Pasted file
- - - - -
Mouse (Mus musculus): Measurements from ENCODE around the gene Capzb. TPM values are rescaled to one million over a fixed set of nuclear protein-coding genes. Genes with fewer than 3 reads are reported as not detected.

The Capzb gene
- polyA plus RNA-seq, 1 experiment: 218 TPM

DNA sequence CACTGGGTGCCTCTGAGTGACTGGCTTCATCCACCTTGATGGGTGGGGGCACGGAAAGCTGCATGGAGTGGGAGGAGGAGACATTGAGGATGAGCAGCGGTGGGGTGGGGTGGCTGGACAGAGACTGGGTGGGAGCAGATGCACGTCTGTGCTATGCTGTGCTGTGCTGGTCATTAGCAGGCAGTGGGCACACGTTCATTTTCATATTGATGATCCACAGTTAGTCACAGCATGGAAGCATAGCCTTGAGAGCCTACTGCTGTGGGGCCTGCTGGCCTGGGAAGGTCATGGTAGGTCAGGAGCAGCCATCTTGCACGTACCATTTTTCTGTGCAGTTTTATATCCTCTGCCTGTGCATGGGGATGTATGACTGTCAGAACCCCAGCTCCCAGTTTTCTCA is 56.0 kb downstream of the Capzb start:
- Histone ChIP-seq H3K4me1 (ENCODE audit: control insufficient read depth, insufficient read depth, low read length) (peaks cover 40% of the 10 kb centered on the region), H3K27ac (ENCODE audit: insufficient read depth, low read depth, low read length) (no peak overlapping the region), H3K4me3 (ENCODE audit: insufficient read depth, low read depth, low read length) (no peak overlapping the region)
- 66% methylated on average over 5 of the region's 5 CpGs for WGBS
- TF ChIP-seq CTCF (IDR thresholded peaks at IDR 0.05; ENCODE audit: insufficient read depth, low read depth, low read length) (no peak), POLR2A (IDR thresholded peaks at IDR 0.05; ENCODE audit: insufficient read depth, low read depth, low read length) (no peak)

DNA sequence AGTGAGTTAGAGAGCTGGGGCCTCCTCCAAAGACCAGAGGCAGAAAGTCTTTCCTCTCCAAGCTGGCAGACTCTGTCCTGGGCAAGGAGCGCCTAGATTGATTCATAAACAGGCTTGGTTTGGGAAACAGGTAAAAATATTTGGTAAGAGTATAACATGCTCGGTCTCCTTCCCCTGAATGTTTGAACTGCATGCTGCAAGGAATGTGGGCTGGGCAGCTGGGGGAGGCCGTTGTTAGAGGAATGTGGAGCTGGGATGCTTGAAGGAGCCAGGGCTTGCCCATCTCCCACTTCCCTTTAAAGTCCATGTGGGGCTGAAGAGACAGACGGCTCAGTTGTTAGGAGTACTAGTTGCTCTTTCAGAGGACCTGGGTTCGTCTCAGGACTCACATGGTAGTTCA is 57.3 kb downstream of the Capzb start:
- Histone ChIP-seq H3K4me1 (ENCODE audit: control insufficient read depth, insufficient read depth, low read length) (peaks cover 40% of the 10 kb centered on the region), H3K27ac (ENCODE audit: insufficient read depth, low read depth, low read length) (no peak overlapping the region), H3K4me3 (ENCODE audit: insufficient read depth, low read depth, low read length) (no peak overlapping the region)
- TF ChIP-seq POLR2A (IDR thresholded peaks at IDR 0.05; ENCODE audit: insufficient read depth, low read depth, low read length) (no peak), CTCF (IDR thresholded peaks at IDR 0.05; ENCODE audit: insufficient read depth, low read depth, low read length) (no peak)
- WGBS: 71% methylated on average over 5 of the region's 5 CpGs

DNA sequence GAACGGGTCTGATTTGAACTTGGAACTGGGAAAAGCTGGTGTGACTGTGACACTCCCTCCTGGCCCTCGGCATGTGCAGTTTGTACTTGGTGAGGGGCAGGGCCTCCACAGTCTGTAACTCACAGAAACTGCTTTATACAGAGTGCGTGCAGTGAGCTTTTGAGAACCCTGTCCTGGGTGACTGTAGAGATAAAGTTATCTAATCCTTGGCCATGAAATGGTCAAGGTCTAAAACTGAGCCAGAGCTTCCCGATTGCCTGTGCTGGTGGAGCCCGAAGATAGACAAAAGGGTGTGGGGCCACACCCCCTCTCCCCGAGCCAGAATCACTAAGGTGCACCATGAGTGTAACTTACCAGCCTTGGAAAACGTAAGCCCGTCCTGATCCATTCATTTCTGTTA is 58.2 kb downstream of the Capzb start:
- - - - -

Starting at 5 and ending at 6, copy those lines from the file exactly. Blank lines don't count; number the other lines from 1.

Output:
- Histone ChIP-seq H3K4me1 (ENCODE audit: control insufficient read depth, insufficient read depth, low read length) (peaks cover 40% of the 10 kb centered on the region), H3K27ac (ENCODE audit: insufficient read depth, low read depth, low read length) (no peak overlapping the region), H3K4me3 (ENCODE audit: insufficient read depth, low read depth, low read length) (no peak overlapping the region)
- 66% methylated on average over 5 of the region's 5 CpGs for WGBS